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They could not find the way to be at once about their own business and about their Father's business. What is it that can restore the sense of unity to such divided lives? It is the spirit of service. To be able to look up out of the dust and uncleanness of the business world and honestly say, “I am here as one that serveth; I am not being ministered unto, but I am ministering ; I accept my business responsibilities and my business limitations as indicating the place in this world where I am wanted, and the work in this world which I am called to do," — that is what gives to many an obscure and tempted life its tranquillity, significance, and dignity. The soldier in the thick of the battle does not expect to know the whole plan of the campaign, nor has he enlisted for any dainty service. He is set in his own place, perhaps alone on the skirmish line, perhaps in the solid front of the main body, perhaps, like the centurion of the gospel, as a man of authority having soldiers under him, but in any case with the movement of the whole army depending at one point on him. When he is thus in the midst of active warfare he is just where a trained soldier desires to be, and he gives his life to his work with a high and solemn joy.
Is such a figure of speech merely a preposterous idealization of the scramble and greed of the world of industry? On the contrary, it is precisely such a campaign of human ingenuity and skill, enlisted to subdue and utilize the forces of nature, which
industrial life in reality represents; and it is in such a field of service that the good soldier of Jesus Christ finds his opportunity. Base stratagems and barbarous methods still abound in the campaign of industrial war and have their inevitable consequences in stirring disloyalty and revolution in the ranks; but these abuses of industrial opportunity only serve to indicate what the task of the follower of Jesus must be. The Christian man in the business world is not bewildered by its confusion or overcome by its temptations. He is held to his post by the spirit of service. He looks at business affairs from above, and perceives beneath their strenuous competitions the signs of a possible brotherhood of industrial peace. He approaches industrial problems from within, convinced that any economic millennium must be reached, first of all, through the consecrated initiative of competent individuals. Thus, in the world of business he sees one of the most effective agencies for perpetuating the teaching of Jesus, a place where integrity, fidelity, patience, thrift and consistency have immediate justification and large utility. He is alert for every sign of a more just organization of industry, but he is equally alert to make the most of those moral opportunities which are already in his hands. He views the economic world with hope and his fellow-men with faith, because he approaches both in the spirit of love.
Is such a habit of mind extremely rare in industrial life? Have the kingdoms of this world been so persuasively presented by the devil to this generation that business men have as with one consent fallen down and worshipped him? On the contrary, behind the insatiable and unscrupulous commercialism which disfigures the face of modern industry there is a great mass of faithful life doing the real work of the world with unobserved and untempted devotion. The business world is like a building whose front is defaced by such conspicuously bad work that the whole structure seems to totter. Fortunately, however, the columns which support the whole are undisturbed. There may be grave reasons for shame that the building is not more consistent or beautiful, but there is no reason to believe that it will fall. The pillars of modern industrial life are securely set in the moral stability of the vast majority of business lives. Millions of such persons, as they scrupulously discharge their business obligations, are meeting the demand of Jesus, “Whosoever would be first among you shall be your servant”;1 and as they stoop to their obscure duties are obedient to his example, "If I then, the Lord and the Master, have washed your feet, ye also ought to wash one another's feet.” 2 The Christian problem of the industrial world is to multiply lives like these. If any revolution in the industrial order is to overthrow the existing economic system, the new order must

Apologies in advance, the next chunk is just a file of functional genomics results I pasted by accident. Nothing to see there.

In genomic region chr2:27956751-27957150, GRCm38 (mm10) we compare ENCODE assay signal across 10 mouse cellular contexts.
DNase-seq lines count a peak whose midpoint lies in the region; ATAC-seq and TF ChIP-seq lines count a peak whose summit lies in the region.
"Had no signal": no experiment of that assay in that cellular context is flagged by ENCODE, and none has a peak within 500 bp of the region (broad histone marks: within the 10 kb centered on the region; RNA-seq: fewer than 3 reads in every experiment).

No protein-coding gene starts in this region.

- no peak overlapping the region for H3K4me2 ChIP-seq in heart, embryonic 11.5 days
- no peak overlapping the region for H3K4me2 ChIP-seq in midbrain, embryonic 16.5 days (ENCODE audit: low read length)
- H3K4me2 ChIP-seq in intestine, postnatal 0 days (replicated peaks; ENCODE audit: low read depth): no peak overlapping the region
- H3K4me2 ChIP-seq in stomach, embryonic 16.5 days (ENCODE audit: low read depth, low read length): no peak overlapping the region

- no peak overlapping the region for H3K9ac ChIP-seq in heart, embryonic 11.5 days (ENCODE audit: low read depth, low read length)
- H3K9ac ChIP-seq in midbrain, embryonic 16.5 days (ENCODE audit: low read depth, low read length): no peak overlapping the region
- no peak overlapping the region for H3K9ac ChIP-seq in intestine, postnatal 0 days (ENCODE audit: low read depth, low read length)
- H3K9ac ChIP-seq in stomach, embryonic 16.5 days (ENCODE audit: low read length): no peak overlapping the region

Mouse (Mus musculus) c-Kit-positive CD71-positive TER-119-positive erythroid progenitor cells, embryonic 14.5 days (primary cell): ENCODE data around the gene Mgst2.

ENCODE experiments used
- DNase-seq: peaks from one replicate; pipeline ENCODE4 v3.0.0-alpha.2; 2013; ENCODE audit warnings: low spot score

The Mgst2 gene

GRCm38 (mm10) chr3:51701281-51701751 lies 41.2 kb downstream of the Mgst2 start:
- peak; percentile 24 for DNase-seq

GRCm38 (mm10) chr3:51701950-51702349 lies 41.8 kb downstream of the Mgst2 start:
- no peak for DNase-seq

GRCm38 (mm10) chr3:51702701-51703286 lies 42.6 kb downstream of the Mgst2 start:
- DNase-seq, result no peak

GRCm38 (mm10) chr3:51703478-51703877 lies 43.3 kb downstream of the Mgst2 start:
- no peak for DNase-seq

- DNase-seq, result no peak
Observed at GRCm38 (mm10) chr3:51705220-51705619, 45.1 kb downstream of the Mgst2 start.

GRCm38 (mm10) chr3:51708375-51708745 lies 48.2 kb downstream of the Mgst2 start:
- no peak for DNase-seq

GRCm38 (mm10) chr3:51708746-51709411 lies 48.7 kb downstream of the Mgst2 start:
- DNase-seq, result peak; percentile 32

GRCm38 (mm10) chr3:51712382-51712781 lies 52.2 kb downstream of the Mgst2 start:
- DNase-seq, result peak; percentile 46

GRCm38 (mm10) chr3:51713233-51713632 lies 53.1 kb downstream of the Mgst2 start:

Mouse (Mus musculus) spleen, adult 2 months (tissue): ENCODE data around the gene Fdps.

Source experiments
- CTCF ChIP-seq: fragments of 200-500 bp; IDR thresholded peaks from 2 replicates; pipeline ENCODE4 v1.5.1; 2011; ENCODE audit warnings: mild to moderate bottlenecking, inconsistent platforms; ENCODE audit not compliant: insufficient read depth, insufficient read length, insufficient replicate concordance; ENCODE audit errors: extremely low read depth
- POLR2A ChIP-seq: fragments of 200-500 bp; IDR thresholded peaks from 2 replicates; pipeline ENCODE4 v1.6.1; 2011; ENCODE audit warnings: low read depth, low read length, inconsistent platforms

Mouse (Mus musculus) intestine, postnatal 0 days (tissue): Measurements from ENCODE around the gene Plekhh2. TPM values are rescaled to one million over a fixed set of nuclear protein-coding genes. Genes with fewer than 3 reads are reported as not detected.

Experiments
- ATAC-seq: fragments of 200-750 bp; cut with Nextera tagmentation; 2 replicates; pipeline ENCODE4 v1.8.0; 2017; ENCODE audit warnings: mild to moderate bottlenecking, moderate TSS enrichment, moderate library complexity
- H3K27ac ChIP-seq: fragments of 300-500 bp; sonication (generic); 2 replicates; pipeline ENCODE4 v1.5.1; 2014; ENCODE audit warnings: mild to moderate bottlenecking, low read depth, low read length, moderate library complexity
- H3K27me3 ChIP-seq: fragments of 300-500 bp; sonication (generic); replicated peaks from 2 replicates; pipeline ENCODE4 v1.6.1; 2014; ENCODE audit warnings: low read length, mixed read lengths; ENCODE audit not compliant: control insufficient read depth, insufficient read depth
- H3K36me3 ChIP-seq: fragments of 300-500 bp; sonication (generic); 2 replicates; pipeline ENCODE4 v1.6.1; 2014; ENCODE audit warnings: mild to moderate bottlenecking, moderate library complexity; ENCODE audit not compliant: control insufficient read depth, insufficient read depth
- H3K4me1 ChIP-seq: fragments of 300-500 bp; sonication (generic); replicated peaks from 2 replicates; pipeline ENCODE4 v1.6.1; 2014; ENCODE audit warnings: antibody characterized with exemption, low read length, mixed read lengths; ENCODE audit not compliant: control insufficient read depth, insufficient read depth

depend for its permanence on the principles of the teaching of Jesus; but if the principles of the teaching of Jesus should come to control the existing economic system, a revolution in the industrial order would seem to be unnecessary.
THE CORRELATION OF THE SOCIAL QUESTIONS
Because I live, ye shall live also.
We have considered several of the modern social questions under the form of concentric circles environing the individual life. The radius of personal inquiry is prolonged until it reaches, first the problem of the family, then that of wealth and poverty, and finally that of the industrial order; and the area of each problem in succession is seen to be an essential part of a more comprehensive problem with larger circumference and content. This figure of speech, however, though convenient for consecutive chapters and entirely justified in point of fact, gives by no means an adequate picture of the real relationship among the various social questions. It is quite true that the problem of the family expands as one considers it until it is seen to be in large part a question of the uses of wealth or the effects of poverty; it is true again that wealth and poverty cannot be dealt with as independent or fixed conditions, but must be interpreted in terms of economic organization, progress, and reform ; yet it is not less true that these outer circles of social relations change under our hands